ATLANTA — Legislation that could clear the way for developers in Georgia to construct mid-rise office buildings made mostly of wood gained final passage in the General Assembly Tuesday.
The state Senate unanimously approved a bill asking the state Department of Community Affairs to review a provision in the International Building Code that allows buildings constructed of “mass timber” to rise as high as 18 stories and recommend whether Georgia should adopt it. The state building code limits wood office buildings to six stories.
Only four Western states — Oregon, Washington, Montana and Utah — have adopted the new provision for their states, Senate Agriculture and Consumer Affairs Committee Chairman John Wilkinson, R-Toccoa, told his Senate colleagues Tuesday.
Wilkinson pitched the bill as a potential boost to Georgia’s timber industry, which already leads the nation in a number of categories. Forestry generates an annual economic impact of $36.3 billion and is Georgia’s second-largest industry, accounting for 148,414 direct and indirect jobs, according to the Georgia Forestry Association.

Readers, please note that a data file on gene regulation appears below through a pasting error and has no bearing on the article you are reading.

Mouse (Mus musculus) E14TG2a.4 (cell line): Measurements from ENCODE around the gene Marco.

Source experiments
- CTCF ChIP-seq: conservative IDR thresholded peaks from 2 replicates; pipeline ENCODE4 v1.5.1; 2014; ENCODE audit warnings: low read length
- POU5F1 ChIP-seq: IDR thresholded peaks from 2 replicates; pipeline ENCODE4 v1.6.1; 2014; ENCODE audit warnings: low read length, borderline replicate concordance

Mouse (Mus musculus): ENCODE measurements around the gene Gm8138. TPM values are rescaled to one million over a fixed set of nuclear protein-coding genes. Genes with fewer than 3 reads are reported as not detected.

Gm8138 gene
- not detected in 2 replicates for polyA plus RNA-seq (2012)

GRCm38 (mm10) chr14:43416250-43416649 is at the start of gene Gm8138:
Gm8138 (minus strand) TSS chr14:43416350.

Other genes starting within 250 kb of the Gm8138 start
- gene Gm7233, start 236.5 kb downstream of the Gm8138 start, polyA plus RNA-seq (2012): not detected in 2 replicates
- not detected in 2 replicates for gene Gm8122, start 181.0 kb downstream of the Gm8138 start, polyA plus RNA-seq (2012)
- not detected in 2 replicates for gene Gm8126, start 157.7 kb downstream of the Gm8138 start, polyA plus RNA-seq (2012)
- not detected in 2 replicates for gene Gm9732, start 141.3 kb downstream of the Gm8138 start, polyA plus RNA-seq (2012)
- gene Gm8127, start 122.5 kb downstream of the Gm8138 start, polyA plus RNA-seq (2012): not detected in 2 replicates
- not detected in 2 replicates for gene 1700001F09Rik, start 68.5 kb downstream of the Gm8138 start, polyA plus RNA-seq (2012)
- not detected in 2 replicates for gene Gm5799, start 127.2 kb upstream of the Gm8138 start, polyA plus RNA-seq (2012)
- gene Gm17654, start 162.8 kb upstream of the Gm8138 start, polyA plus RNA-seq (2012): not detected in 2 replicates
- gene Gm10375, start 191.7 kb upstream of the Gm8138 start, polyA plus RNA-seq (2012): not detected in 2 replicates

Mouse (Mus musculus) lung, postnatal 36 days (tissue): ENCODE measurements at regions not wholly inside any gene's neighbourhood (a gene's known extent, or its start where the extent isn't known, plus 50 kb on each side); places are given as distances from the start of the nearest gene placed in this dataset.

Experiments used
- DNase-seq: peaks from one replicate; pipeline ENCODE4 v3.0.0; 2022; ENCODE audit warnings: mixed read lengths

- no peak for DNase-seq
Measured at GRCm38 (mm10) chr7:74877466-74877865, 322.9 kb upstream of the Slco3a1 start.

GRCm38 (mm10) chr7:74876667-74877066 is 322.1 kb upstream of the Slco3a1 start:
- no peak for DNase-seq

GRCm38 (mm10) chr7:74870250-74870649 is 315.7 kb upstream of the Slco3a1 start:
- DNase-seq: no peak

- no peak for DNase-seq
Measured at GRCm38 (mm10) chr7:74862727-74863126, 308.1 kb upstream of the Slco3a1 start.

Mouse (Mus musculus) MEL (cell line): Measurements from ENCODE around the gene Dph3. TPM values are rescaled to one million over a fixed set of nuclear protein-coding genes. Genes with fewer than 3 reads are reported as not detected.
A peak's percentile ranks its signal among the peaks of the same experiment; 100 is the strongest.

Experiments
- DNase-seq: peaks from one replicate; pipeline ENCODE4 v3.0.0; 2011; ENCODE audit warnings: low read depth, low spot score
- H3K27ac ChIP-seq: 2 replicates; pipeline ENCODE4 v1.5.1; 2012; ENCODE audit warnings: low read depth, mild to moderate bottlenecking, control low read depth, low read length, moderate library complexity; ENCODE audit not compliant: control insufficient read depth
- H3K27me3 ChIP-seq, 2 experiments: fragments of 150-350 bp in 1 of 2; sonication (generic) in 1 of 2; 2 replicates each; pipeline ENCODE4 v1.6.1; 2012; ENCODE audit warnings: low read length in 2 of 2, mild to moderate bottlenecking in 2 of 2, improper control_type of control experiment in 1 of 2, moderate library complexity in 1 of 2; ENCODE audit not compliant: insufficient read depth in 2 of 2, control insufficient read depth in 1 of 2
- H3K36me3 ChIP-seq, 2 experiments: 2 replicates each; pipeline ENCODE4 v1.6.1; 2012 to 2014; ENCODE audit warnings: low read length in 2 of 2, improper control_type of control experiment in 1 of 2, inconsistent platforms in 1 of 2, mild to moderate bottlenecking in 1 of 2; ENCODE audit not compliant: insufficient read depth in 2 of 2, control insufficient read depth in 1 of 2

“This will help the forestry industry, which is so important to our state,” Wilkinson said.
Mass timber has yet to make significant inroads in Georgia. Some cities have passed ordinances in recent years limiting the height of buildings made of wood, but the General Assembly passed a bill in 2018 prohibiting local governments from imposing height restrictions below what the state building code allows.
Wilkinson said the legislation would expedite the DCA’s review of the International Building Code provision on mass timber. It calls for the agency to begin its review this summer and complete its work by July 1, 2021.
Georgia Rep. John Corbett, R-Lake Park, introduced the legislation into the House of Representatives, which passed it unanimously in February.
It now heads to Gov. Brian Kemp for his signature.